Page 2 of 2 FirstFirst 12
Results 16 to 21 of 21

Thread: Favorite technique for cutting a long, wide rabbet with the grain?

  1. #16
    Quote Originally Posted by Joel David Katz View Post
    Resaw the maple, rip one of the pieces to the proper width, and then glue them together to form the rabbit.
    Not the most efficient Neanderthal technique. Ripping hard maple with a hand saw is not for the faint of heart. But knock yourself out.

    Oh, you meant to use a table saw? Cheat!!!

    Unless you actually meant your hand cranked band saw??? If so, I retract my comment.
    Fair winds and following seas,
    Jim Waldron

  2. #17
    Join Date
    May 2019
    Location
    White Lake, Michigan
    Posts
    48
    Quote Originally Posted by James Waldron View Post
    Not the most efficient Neanderthal technique. Ripping hard maple with a hand saw is not for the faint of heart. But knock yourself out.

    Oh, you meant to use a table saw? Cheat!!!

    Unless you actually meant your hand cranked band saw??? If so, I retract my comment.
    Didn't the OP say "This is for an interior trim project and I need to fit them around some framing lumber in the archway into my den." I strongly suspect this "framing lumber in the archway of my den" wasn't milled using hand tools. As such, my technique is an easy way to accomplish his goal regardless of the tools he chooses to resaw and and rip his seven foot boards.
    Last edited by Joel David Katz; 09-20-2019 at 7:37 PM.

  3. #18
    Join Date
    Jun 2010
    Location
    twomiles from the "peak of Ohio
    Posts
    7,915
    And...you lose the thickness of the saw's kerf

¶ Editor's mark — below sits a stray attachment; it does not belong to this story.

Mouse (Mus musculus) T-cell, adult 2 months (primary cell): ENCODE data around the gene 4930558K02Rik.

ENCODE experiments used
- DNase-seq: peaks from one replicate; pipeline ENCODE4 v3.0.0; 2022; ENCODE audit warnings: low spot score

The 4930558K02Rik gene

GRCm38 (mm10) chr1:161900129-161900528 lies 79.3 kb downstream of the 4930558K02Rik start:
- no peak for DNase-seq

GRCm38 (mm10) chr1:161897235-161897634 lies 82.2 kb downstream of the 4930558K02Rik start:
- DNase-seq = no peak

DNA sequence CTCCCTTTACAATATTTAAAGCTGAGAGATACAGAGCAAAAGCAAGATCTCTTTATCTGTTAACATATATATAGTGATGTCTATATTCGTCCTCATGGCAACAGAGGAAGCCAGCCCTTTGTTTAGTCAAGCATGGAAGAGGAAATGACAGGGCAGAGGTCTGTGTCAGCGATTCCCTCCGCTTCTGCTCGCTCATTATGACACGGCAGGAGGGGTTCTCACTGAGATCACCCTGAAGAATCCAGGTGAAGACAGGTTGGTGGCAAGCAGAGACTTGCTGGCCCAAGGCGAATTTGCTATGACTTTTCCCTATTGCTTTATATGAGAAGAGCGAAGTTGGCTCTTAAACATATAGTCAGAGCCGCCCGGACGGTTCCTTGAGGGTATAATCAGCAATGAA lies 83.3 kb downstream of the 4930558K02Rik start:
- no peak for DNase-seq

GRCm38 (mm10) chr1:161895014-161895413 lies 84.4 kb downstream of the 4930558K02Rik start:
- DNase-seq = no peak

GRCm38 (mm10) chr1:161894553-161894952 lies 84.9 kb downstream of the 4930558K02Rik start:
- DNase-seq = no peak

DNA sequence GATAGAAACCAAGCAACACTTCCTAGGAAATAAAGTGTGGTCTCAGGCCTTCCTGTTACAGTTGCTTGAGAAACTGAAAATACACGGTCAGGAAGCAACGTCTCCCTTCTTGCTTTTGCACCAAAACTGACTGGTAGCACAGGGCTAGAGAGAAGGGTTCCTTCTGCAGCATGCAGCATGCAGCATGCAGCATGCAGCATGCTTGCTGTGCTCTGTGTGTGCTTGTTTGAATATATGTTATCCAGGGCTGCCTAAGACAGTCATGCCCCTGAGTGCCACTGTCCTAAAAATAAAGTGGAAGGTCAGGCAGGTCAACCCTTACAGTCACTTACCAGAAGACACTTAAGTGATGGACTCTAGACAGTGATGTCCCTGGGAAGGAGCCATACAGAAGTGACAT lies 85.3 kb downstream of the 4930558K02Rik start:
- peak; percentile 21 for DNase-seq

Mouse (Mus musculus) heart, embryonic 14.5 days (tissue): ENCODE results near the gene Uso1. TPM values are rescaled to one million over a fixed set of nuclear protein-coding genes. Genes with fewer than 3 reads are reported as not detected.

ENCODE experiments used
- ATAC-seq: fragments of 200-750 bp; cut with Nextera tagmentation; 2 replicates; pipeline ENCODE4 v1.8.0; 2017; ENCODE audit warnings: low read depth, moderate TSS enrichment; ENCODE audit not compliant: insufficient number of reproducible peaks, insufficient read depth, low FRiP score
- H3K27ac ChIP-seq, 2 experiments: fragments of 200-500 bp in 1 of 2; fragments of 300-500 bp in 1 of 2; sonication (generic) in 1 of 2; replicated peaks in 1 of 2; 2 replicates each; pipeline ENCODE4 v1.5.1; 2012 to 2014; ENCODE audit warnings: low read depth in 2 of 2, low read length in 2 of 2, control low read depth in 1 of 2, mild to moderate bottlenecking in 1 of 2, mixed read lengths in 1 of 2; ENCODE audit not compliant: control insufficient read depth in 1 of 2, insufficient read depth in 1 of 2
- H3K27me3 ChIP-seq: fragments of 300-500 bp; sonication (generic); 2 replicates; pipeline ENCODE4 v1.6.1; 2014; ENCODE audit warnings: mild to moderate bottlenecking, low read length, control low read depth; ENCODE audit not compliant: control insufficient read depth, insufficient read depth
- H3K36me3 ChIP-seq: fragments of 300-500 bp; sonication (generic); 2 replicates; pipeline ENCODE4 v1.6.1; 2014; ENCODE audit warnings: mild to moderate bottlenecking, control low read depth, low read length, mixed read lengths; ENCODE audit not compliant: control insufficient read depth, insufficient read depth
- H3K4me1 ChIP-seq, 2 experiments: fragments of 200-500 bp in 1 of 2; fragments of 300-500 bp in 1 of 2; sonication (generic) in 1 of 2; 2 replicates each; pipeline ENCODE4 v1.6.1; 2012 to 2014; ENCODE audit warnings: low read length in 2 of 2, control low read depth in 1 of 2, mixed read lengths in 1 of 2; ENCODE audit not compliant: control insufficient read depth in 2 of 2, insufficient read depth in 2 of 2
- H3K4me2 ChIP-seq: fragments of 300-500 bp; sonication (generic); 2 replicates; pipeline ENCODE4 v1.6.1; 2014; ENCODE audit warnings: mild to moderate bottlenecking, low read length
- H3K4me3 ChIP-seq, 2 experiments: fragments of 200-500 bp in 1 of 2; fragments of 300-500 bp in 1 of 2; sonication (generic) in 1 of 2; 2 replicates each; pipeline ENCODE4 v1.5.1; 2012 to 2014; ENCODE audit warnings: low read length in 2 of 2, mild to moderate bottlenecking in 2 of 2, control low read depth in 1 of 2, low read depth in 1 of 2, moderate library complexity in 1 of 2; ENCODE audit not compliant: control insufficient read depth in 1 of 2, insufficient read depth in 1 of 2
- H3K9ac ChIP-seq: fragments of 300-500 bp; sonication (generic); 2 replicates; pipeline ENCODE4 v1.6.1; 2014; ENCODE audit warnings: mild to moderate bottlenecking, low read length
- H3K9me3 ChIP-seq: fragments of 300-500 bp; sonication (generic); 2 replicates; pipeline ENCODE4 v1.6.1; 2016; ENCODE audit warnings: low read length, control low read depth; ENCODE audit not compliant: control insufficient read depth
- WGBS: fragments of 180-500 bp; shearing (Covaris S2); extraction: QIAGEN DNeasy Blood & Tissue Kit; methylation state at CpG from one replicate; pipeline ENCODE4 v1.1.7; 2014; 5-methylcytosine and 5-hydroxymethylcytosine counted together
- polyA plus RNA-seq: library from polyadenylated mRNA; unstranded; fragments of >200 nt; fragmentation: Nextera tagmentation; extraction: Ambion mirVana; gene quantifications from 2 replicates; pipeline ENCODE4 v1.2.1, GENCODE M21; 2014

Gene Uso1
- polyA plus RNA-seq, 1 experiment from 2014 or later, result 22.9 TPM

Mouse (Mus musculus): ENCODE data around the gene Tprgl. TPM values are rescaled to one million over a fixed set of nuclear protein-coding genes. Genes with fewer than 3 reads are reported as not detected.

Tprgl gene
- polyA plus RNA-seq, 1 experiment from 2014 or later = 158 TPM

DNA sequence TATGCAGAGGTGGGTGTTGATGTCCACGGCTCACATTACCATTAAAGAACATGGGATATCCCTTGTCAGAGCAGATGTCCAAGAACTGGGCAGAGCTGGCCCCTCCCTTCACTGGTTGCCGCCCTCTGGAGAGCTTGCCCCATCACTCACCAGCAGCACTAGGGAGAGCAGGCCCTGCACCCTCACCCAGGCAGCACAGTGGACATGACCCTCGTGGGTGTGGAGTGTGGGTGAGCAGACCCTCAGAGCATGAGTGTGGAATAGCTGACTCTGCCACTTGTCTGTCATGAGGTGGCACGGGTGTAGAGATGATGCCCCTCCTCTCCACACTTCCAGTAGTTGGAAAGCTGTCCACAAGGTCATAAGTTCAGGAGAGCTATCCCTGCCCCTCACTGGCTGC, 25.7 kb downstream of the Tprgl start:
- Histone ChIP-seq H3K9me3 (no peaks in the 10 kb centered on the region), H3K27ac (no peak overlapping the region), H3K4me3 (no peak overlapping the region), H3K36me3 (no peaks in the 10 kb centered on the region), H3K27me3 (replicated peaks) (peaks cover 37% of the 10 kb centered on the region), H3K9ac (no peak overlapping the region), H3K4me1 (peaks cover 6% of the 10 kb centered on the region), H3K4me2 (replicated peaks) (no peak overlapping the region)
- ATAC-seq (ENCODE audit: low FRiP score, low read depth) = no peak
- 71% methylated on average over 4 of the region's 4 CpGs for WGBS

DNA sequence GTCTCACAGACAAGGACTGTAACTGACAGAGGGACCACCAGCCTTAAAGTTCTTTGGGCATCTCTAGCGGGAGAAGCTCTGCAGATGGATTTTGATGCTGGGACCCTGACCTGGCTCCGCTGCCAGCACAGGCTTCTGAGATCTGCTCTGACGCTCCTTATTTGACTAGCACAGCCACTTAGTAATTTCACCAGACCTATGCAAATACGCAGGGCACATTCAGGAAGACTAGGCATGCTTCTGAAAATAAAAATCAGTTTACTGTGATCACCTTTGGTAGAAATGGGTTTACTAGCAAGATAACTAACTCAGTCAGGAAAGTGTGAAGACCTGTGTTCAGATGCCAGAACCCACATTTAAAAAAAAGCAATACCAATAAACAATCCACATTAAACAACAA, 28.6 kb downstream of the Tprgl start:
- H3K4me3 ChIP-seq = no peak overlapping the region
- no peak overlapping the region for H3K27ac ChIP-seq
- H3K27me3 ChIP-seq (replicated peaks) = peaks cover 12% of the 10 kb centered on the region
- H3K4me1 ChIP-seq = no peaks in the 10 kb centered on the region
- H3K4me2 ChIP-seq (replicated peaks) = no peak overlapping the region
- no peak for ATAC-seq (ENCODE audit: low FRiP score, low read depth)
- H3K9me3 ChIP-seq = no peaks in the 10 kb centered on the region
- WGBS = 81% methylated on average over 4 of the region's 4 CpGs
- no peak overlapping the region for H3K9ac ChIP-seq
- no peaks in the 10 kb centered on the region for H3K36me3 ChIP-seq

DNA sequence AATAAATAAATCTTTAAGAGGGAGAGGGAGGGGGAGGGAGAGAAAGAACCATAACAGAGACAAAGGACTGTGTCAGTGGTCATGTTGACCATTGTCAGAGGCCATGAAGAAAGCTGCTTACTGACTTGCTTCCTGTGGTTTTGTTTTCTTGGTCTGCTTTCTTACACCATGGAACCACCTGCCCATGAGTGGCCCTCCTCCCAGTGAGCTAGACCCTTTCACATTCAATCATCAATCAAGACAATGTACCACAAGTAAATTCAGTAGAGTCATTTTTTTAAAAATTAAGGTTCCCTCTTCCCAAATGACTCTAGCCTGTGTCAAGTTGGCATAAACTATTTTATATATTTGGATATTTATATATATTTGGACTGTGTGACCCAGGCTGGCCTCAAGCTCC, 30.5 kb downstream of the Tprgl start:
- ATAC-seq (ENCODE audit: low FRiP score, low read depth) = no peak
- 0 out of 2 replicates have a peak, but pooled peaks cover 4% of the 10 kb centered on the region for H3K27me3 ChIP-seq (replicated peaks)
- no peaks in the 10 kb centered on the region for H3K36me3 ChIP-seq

no knot troubles.JPG
    My usual way..or.
    4 rebates done.JPG
    2 cuts on the tables saw...
    mid rail details.JPG
    Sometimes, I get a bit fancy...
    rail dry fit 1.JPG
    When I need to make a few rails....for frame and panel sides...

  4. #19
    Join Date
    Aug 2003
    Location
    Boulder, CO
    Posts
    184
    Thanks for your help everyone. So after doing the first one all with the 10-1/4, I decided to try a variant of the technique Warren and Dave alluded to one the next two. Worked out much much faster.

    The gist is:
    - Score the final rebate depth and width shoulders with your marking gauges.
    - Take your plow plane with an iron slightly wider than the side of the mouth of a bench plane. (for cleanup)
    - Run a groove down the long face of the board just outside your score mark using your plow all the way to final depth.
    - Take you narrowest plow plane iron and run it down the jointed edge of the board just inside you score line. It need not be full depth (which is the final rabbet width) but if it is, good for you, you're done.

    You should now have a defined outer shoulder and an inner shoulder at depth. You have a couple choices at this point:
    - You can waste out the rest of the rabbet using a bench plane set super coarse. The groove you cut in the face will act as your depth stop since you chose a plow plane iron wider than the side mouth. I keep my number 6 with no camber at all on the iron so I did one this way (Full disclosure, that board was flat enough, I used the slider to help hog out some of the waste).

    - Your other choice is to take your biggest, coarsest rip saw and cut in the side of the board to cut out the rabbet all in one shot. I did one this way and it was faster. The main thing is you will get a lot of sawdust clogging the teeth since there's nowhere for the sawdust to go in the blind kerf.

    Either way, clean up with a rabbet plane at the very end. It was way faster sawing stuff out, but I still needed to cleanup a lot with the planes. But it was 10-15 mins vs 30 mins.


    IMG_20190920_093056.jpg
    IMG_20190920_111648.jpg
    IMG_20190920_113524.jpg
    IMG_20190920_115022.jpg

  5. #20
    Join Date
    Mar 2015
    Location
    Virginia
    Posts
    969
    Looks good. Nice work.

  6. #21
    Join Date
    Sep 2007
    Location
    Longview WA
    Posts
    19,806
    Blog Entries
    1
    Quote Originally Posted by Nicholas Lawrence View Post
    Looks good. Nice work.
    Ditto

    jtk
    "A pessimist sees the difficulty in every opportunity; an optimist sees the opportunity in every difficulty."
    - Sir Winston Churchill (1874-1965)

Posting Permissions

  • You may not post new threads
  • You may not post replies
  • You may not post attachments
  • You may not edit your posts
  •